Just simply being exposed to the drug discovery process. As a young scientist working in an academic environment, it’s easy to overlook the bigger picture. When you’re focused on your own day-to-day science it’s easy to forget that we are trying to help people. Collaboration, in this case with Bayer, helps to align what we are ultimately trying to do: help people, not just develop science. Science can only have an application if we help people to live better lives or make their lives easier. Having that business mentality from Bayer has opened my eyes on how to move things forward.
And aside from the project itself, how was your time in Berlin with the Bayer team?
When it was initially proposed, I was excited about the opportunity to actually meet the scientists that I work with on an everyday basis via phone or email. I found the staff in Berlin very accommodating and welcoming. I had the chance to work with quite senior employees at Bayer – I can’t imagine that would be the case in all such collaborations. I now work on new projects with some of the people I met in Berlin. It was great to see the other side and to experience how Bayer does science – which is different to how I do science.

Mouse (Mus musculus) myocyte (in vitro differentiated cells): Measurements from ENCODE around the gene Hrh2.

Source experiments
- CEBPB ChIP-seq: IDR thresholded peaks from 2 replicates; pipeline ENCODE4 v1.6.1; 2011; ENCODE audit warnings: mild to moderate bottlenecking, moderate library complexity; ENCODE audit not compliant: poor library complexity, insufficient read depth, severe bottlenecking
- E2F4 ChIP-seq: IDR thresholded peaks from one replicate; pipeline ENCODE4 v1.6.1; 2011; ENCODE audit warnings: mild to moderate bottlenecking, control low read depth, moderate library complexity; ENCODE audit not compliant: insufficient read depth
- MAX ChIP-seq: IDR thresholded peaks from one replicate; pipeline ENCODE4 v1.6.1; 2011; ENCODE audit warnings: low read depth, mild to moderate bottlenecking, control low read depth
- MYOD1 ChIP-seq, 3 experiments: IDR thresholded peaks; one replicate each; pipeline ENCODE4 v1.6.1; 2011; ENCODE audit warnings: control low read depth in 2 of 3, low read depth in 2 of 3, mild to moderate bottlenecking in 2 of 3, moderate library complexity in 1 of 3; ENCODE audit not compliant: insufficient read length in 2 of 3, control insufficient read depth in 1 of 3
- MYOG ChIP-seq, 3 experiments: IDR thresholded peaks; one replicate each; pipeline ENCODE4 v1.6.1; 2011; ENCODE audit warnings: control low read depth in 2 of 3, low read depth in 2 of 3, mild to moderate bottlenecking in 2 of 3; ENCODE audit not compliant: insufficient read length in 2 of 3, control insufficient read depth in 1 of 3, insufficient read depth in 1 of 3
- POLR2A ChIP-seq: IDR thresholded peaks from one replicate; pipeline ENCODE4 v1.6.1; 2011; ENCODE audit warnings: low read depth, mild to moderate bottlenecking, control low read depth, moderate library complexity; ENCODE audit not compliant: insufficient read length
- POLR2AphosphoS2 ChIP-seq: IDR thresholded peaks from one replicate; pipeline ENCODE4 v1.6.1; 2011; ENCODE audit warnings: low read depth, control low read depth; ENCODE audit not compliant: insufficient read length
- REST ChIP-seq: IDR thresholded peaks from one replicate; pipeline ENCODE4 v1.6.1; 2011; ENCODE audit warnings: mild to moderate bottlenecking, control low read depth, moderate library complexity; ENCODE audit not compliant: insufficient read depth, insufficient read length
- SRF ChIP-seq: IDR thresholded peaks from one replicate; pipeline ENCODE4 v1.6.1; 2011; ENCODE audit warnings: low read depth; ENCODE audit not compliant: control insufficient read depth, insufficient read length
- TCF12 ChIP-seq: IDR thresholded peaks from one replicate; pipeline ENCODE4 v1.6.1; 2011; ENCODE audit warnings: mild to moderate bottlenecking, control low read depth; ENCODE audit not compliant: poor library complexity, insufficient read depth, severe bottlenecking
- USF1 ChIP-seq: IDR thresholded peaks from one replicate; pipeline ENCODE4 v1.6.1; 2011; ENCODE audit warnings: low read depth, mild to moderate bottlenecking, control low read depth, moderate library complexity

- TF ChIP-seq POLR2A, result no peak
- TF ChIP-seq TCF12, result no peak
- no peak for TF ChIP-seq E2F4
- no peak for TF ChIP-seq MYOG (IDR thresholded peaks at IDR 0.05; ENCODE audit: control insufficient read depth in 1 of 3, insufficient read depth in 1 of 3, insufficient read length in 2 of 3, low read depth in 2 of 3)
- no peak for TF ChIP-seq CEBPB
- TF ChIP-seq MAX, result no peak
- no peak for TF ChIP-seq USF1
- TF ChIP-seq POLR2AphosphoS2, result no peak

It sounds like you had a good time at Bayer!
Yes, I definitely did. I even came back to Berlin one year later for a second stint of five months, this time working on a different project. We get scientists from Bayer in Berlin coming to Boston to do scientific exchanges to see how we do science. It’s enlightening to them and we bring them up to speed with how we do things. We may have the Atlantic Ocean separating us, but this really is a team of scientists – not two departments of scientists – working towards the same goal.